Coconut Cream Dreams: Review of RMS Raw Coconut Cream & Sister and Co Coconut Oil


RMS Raw Coconut Cream, £17

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So called Health Freaks and Beauty Geeks have been fully united in their adoration of coconut oil for a few years now. There’s no doubt it has become a firm favourite on the must-have lists of prominent beauty bloggers, celebrities, nutrition bloggers and basically any tom, dick or harry with a following, an Instagram profile or a WordPress login.

It has a myriad of uses, from cooking and snacking to treating hair, skin, teeth, irritations and reactions.

I’m not going to talk about its use in cooking and health here, because I don’t have any experience of that side, and am growing more sceptical after reports like this one.

However, even if we ignore the cooking element, it’s diverse range of uses mean that this is a true multi-purpose, unlike the seemingly millions of multi-purpose products that fulfil none of the proposed purposes.

RMS tell us that their Raw Coconut Cream can be used for makeup removal, facial cleansing and skin moisturising, marketing their product as ‘the best makeup remover ever’ which sounds typically over the top beauty industry rhetoric but actually might have some truth in it.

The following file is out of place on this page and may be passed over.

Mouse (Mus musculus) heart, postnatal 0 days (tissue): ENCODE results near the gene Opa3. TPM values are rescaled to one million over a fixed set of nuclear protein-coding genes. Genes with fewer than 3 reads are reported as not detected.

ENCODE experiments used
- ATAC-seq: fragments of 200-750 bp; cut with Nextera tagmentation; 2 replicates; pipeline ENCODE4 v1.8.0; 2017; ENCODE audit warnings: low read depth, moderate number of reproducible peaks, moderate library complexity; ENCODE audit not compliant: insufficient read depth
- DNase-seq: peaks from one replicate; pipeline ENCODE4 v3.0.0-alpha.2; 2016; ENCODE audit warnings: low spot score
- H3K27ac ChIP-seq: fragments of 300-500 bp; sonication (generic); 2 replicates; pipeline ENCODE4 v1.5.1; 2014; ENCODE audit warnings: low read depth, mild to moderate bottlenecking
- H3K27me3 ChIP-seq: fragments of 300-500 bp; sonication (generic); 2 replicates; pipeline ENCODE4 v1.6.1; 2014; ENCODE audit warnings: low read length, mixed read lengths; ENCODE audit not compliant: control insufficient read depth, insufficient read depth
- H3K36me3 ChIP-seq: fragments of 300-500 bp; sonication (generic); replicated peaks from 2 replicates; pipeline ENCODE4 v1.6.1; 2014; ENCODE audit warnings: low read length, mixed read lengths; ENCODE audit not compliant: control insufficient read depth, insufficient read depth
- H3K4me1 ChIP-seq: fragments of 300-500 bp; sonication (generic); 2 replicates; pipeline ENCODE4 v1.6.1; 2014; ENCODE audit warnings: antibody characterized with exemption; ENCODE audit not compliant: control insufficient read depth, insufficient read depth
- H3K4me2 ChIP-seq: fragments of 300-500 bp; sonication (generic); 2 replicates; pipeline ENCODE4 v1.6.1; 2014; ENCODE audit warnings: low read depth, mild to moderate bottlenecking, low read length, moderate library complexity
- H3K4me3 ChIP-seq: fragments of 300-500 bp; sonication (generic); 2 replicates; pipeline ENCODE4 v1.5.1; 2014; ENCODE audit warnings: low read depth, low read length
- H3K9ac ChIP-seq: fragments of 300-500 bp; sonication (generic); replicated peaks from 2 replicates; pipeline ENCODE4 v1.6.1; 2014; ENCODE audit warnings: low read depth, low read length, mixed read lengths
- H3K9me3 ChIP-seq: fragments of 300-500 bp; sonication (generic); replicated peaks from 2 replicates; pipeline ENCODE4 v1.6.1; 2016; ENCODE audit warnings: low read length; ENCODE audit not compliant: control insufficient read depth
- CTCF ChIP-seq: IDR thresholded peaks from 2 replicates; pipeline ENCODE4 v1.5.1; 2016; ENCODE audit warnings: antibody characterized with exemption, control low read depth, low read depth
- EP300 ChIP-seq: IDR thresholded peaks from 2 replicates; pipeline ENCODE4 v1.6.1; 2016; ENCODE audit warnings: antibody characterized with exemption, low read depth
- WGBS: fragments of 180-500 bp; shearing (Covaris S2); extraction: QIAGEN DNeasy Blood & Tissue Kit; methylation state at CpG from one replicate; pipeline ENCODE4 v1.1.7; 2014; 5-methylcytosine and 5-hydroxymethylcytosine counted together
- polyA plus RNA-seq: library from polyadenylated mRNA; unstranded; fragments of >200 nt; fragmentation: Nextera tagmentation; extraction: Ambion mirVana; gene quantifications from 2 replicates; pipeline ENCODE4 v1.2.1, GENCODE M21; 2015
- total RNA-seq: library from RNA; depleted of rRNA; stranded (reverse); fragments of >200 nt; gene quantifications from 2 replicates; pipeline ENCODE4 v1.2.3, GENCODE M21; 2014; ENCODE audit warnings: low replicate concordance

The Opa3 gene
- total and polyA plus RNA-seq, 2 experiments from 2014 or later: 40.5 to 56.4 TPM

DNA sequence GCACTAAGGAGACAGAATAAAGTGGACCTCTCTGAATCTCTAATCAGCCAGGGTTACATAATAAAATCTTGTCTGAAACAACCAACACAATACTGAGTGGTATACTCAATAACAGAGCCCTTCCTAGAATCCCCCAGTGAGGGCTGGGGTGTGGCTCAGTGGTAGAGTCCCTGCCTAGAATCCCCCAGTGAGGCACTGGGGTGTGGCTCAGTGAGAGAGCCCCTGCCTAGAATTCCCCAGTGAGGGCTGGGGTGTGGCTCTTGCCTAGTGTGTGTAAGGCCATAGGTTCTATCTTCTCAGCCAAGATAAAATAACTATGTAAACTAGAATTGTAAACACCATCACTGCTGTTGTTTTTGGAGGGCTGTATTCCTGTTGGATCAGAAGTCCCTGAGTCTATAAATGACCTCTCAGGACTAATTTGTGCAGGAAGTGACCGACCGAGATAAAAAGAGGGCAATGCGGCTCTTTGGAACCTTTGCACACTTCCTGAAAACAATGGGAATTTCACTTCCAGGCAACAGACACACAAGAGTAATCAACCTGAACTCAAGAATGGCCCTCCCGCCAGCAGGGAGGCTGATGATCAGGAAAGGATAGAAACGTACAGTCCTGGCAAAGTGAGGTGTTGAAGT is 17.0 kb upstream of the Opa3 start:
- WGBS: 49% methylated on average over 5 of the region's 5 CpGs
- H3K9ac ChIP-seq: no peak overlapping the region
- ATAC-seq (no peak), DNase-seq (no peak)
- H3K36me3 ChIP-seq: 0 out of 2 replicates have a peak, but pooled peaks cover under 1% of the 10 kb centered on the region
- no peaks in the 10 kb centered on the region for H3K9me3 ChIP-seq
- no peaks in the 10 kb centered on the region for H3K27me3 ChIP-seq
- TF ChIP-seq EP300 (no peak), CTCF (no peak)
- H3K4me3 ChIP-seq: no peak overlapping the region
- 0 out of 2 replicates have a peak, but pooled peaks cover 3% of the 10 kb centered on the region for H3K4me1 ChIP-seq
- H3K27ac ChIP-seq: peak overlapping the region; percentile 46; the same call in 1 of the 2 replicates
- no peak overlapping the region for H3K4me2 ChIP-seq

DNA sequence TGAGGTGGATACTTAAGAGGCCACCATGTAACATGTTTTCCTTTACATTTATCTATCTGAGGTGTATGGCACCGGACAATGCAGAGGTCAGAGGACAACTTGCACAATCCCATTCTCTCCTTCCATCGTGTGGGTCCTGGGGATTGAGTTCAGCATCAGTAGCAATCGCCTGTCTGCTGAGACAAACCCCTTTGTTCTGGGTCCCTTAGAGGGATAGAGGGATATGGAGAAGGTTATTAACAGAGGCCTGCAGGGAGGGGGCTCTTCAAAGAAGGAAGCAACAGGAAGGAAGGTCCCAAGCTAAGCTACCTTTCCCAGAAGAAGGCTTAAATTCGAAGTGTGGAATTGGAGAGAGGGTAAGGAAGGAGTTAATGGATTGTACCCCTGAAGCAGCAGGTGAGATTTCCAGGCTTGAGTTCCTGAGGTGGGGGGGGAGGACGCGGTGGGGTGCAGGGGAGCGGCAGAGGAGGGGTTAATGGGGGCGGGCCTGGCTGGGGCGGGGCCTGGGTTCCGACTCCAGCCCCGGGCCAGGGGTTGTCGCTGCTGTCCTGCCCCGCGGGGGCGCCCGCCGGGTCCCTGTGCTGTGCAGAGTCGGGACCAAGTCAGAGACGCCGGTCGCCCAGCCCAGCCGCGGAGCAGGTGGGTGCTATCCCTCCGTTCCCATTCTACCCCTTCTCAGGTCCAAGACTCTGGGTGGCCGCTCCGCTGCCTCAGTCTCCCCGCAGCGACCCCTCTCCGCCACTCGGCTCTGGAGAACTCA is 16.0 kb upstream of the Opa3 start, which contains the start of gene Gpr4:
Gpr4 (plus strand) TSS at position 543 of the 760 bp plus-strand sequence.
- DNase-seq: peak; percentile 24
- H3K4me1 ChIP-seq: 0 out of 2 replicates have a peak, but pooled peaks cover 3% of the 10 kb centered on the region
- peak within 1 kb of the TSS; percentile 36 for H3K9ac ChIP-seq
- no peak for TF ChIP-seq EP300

I had owned the RMS Raw Coconut Cream for ages when I found myself in the ghastly position of having no cleanser, moisturiser or eye makeup remover left in my collection. Given my poverty ridden state, I was forced to dig into the pot of white coconut cream. It would be a lie to say I was enthusiastic about this new regime – in fact I didn’t believe for a second that this would be an effective cleanser or moisturiser.

You can imagine my glee, then, when my skin was clearer and looked nicer than it had in years.

Coconut oil is rich in vitamin E which provides an anti-oxidant boost, protects against free-radicals and pollution, and can potentially protect against UV-induced skin damage.

Some scientific studies have proven that natural lauric acid oil inhibits the growth of major acne-causing bacterium Propionibacterium acnes. These studies measured the number of Propionibacterium acnes colonies formed both epicutaneously (outside the skin) and subcutaneously (under the skin) and discovered that lauric acid decreased the numbers of these harmful bacterial colonies, and as a consequence reduced inflammation of the infected areas, that would be caused in response to infection of the propionibacterium on or under the skin. Unlike other bacteria killers, Laurie acid managed to kill only the bacteria, while preserving the skins vital structure as opposed to causing the accidental death of skins sebaceous cell glands. So… selective killing, which I’m reluctant to celebrate… but you know what I mean! Lauric acid can kill the bad guys, even though they’re dangerously close to the good guys, the lauric acid guys are so clever and precise that they don’t so much as scratch the good guys, while annihilating the bad guys. Okay, I’ll stop talking about killing now. It’s beginning to disturb me!

Obviously this isn’t the same as applying this coconut oil topically, with lauric acid making up only 45-50% of it, but you can see where that 50% could make a huge difference in controlling spot-causing bacteria and in my case, it really, really did.